Pardee RAND News & Events

Pardee RAND Graduate School students, alumni, and faculty are often in the news, writing blogs, publishing research, speaking at events, and more. Other pages (student blog posts, alumni news, faculty blog posts, featured research) provide filtered views of Pardee RAND news and announcements; here we present a complete compilation of ALL the news that's fit to share.

  • two firemen responding to an emergency

    An Enduring Need for Better Measures of Emergency Preparedness

    Jun 25, 2014

    In an era of fiscal austerity, the need for measurement and assessment becomes manifold, writes Professor Brian Jackson. Tied to good government goals and responsible stewardship of public funds, measurements are also necessary to educate the public about what it should—and should not—reasonably expect when disaster strikes.

  • Former U.S. Sen. Elizabeth Dole speaking at the 2014 Pardee RAND Graduate School commencement

    Sen. Elizabeth Dole Urges Graduates to Use Storytelling to Advance Policy

    Jun 24, 2014

    Facts and objective analysis are important, but for policy analysts to make a difference in the real world they also have to be able to tell a story, former U.S. Sen. Elizabeth Dole said at the June 21 Pardee RAND Graduate School commencement.

  • aerial view of Pittsburgh, Pennsylvania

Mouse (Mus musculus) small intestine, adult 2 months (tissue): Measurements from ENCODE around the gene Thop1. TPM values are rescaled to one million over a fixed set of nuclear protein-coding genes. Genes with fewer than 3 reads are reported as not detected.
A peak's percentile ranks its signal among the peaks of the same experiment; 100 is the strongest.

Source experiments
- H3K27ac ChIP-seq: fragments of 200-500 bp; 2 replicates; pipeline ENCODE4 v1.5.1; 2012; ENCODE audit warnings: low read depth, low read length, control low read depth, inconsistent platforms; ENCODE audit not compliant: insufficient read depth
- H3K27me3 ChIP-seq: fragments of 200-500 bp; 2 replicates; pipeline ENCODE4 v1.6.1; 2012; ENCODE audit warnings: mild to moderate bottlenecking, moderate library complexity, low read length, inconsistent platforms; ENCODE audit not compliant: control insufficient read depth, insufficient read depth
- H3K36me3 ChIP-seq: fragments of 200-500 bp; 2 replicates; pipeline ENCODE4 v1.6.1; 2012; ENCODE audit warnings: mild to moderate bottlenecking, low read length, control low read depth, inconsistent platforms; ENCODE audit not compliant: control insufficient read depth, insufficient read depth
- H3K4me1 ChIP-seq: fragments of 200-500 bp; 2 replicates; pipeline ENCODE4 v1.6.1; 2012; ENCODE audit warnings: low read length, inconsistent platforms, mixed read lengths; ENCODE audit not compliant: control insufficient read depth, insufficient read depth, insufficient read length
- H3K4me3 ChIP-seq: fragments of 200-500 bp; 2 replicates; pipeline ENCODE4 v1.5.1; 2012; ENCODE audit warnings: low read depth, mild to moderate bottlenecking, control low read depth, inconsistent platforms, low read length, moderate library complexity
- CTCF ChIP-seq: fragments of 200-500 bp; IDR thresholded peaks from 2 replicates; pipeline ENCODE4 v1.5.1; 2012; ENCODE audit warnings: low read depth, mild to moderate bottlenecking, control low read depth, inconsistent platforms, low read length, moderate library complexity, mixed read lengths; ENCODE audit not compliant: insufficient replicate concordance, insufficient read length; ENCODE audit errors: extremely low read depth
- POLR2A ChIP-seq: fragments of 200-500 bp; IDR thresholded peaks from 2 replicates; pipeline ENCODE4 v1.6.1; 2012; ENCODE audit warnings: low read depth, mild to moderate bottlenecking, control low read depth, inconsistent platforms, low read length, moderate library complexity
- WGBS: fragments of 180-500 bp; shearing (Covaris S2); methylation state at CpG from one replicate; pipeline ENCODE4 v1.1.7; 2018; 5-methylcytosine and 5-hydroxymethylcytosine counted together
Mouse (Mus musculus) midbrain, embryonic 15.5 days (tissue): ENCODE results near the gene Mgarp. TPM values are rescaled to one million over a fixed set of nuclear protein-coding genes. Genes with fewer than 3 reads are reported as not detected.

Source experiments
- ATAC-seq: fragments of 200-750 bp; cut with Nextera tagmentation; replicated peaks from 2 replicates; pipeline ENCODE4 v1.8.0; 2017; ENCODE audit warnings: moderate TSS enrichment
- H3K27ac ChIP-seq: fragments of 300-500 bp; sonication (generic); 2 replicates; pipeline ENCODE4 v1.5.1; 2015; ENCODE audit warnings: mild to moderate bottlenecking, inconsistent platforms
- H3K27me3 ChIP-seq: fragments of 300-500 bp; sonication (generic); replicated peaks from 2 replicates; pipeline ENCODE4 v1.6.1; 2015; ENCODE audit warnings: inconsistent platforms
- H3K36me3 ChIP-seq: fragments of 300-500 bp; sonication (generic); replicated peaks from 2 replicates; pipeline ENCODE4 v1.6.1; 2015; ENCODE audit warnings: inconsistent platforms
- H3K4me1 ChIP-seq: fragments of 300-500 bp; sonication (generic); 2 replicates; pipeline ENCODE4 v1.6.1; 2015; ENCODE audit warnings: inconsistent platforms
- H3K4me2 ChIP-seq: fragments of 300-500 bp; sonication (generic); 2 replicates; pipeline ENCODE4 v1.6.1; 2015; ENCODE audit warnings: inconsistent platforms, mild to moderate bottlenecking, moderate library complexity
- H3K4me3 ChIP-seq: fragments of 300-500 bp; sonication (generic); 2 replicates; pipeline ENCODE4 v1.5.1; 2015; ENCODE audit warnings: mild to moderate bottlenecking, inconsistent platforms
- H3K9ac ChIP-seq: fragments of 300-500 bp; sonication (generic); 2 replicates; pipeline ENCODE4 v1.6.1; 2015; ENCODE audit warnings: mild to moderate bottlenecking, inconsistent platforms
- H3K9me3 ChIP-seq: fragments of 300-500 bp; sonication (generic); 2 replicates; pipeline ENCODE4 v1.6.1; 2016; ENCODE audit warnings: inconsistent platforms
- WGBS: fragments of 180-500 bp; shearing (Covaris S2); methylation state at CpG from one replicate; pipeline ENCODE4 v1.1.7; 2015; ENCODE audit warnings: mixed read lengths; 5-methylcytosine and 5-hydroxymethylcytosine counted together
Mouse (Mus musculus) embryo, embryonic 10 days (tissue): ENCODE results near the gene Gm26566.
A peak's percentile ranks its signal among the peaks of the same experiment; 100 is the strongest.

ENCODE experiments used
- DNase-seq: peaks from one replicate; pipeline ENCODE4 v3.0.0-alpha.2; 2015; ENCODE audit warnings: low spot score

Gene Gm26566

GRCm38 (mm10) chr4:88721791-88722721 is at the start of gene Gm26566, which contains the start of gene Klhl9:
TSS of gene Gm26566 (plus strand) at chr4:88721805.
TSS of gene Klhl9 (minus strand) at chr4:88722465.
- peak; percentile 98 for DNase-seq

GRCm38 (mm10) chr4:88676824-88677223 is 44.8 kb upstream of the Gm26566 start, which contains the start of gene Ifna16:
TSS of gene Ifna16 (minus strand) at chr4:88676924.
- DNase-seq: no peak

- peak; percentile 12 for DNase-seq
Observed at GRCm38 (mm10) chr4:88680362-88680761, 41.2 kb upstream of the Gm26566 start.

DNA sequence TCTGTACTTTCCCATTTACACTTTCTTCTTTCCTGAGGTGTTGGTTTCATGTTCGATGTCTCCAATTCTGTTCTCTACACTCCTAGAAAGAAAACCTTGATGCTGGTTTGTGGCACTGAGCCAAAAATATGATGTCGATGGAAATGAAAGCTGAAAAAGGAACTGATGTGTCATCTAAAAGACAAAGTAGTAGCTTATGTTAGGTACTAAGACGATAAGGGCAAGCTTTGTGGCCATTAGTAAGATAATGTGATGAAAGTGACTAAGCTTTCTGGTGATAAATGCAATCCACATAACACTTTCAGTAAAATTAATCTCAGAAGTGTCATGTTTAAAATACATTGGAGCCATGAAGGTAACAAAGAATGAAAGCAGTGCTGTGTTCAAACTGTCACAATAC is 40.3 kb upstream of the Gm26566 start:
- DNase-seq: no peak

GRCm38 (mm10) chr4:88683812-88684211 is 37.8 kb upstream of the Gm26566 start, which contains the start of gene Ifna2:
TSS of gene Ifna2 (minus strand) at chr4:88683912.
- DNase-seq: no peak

Water Management and Climate Resilience in Pittsburgh: Building a Research Agenda

    Jun 24, 2014

    For the Conversations at RAND series, Professor and Alum Jordan Fischbach (cohort '04) and two regional experts discuss ways to strengthen Pittsburgh's water management system, create sustainable solutions to environmental challenges, and better manage long-term uncertainty.

  • Pardee RAND Holds Biennial Commencement Weekend

    Jun 21, 2014

    Pardee RAND Graduate School's Commencement Ceremony on Saturday, June 21, featured a keynote address by Sen. Elizabeth Dole, graduate address by Jack Clift (cohort '06), and remarks by RAND president Michael Rich and Pardee RAND dean Susan Marquis.

  • Philantropist John M. Cazier

    Cazier Gift to Pardee RAND Graduate School Launches Environmental and Energy Sustainability Initiative

    Jun 20, 2014

    A $5 million gift from engineer and philanthropist John M. Cazier will turbocharge research in environmental and energy sustainability at the Pardee RAND Graduate School.

  • Panel disucssion including Susan M. Marquis, Charlie Beck, Angela Hawken, and Joan Petersilia